The reason for the foreseeable fiasco of Abenomics is that what Abenomics is trying to cure is a fundamental weakness of the Japanese economy. But it is aiming to bring this about through monetary policy.
Japan has at least three structural problems. The first is the toxic legacy of more than two decades of fiscal stimulus programs. Trying to revive the economy after the bursting of the real estate and Nikkei bubble in 1991, successive Japanese governments have sought to revive growth by economic packages leaving behind only grossly grotesquely oversized infrastructure and gigantic public debt.
The second problem for Japan is its impending demographic catastrophe. It already has the world’s oldest population, but due to a combination of increased longevity, subdued fertility and minimal migration the Japanese population will shrink from 128 million today to 87 million in 2060. Over the same period, its working-age population will almost halve.
The third problem for Japan is its highly regulated labour market, which has driven up unit-labour costs. For Japan’s largest corporations, it is hard to restructure since it is almost impossible to fire any workers.
These three problems – public debt, demographics, and an inflexible economy – are painfully real. Dealing with them in a meaningful way would require tough actions, sacrifices and political courage. Instead, thanks to Abenomics, it is monetary policy that is promising to solve them.
Monetary policy, however, can only provide temporary relief at best. It is akin to treating cancer with painkillers. Though the patient may feel better for the moment, the medicine does nothing to attack the underlying disease.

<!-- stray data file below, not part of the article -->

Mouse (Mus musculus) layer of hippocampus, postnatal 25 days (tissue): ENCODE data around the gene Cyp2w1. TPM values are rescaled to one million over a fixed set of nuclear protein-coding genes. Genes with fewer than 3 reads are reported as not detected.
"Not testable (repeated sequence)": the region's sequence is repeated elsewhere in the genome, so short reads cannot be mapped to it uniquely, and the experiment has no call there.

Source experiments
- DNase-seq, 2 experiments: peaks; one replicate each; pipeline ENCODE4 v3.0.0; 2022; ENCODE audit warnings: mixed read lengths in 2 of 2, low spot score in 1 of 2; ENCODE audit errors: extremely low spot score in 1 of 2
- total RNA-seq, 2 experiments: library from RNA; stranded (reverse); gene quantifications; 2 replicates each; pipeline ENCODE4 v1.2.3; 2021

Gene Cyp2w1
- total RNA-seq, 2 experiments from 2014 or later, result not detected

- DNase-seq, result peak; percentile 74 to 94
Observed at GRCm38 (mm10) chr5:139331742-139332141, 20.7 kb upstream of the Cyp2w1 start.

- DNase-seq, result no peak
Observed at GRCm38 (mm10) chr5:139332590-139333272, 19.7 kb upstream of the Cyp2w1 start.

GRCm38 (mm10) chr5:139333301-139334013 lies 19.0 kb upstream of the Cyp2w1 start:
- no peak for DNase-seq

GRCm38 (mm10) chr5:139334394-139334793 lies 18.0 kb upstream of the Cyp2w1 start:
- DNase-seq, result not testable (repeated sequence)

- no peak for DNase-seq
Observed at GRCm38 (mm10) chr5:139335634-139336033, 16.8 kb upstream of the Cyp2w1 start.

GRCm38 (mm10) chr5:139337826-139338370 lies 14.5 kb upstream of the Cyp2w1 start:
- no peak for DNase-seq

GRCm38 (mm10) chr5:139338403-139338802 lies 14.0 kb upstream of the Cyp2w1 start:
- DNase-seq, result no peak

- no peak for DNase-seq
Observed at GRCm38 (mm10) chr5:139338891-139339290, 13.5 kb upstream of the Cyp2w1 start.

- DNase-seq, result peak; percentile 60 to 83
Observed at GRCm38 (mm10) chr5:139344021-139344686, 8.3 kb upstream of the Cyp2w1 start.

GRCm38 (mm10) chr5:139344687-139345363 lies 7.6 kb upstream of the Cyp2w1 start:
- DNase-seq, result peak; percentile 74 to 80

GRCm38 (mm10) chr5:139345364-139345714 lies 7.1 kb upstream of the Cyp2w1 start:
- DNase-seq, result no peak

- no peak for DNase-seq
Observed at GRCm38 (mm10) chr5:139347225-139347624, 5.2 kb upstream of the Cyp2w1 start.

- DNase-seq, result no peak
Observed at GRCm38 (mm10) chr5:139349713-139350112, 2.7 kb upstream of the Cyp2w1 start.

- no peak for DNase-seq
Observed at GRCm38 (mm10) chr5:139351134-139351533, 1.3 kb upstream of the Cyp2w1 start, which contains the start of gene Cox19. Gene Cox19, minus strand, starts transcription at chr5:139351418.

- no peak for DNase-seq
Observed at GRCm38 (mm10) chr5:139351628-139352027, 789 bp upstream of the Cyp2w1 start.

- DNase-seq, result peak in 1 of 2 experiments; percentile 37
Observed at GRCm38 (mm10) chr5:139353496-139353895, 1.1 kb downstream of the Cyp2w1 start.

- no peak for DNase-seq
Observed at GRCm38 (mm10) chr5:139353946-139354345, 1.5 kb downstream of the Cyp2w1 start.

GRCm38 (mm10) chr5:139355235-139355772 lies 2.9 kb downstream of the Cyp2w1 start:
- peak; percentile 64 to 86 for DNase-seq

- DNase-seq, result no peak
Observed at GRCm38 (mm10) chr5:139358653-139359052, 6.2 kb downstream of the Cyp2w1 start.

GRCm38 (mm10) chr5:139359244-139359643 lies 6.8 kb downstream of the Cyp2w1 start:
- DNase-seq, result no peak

It is a similar story in Europe. At the root of Europe’s problems we find structural issues, many of which are comparable to Japan’s. Government has become too large and too indebted; the demographic transition of European society is in full swing; the regulation of Europe’s economy has damaged the continent’s global competitiveness.
The euro, which is effectively a system of fixed exchange rates, has mercilessly revealed these weaknesses of European economies. The response, however, has again been to a large part one of monetary policy. Through ingenious schemes, the ECB has been trying to take the pressure off European governments by helping them refinance their debt. But in doing so, addressing the actual and real underlying problems has been successfully avoided.
Detaching oneself from the technicalities of our global crises, it is plain to see that to a large part these are caused by real, structural economic problems. But the predominant way of dealing with them has been monetary policy. And one may well wonder whether lax monetary policies of the past have not been one of the root causes of many of the problems we observe today.
The naïve questions that I am increasingly asking myself are these: Will people eventually realise that the printing press is no substitute for good policy. And where will this leave the global economy? And what will happen to the monetary order?
Dr Oliver Marc Hartwich is the Executive Director of The New Zealand Initiative.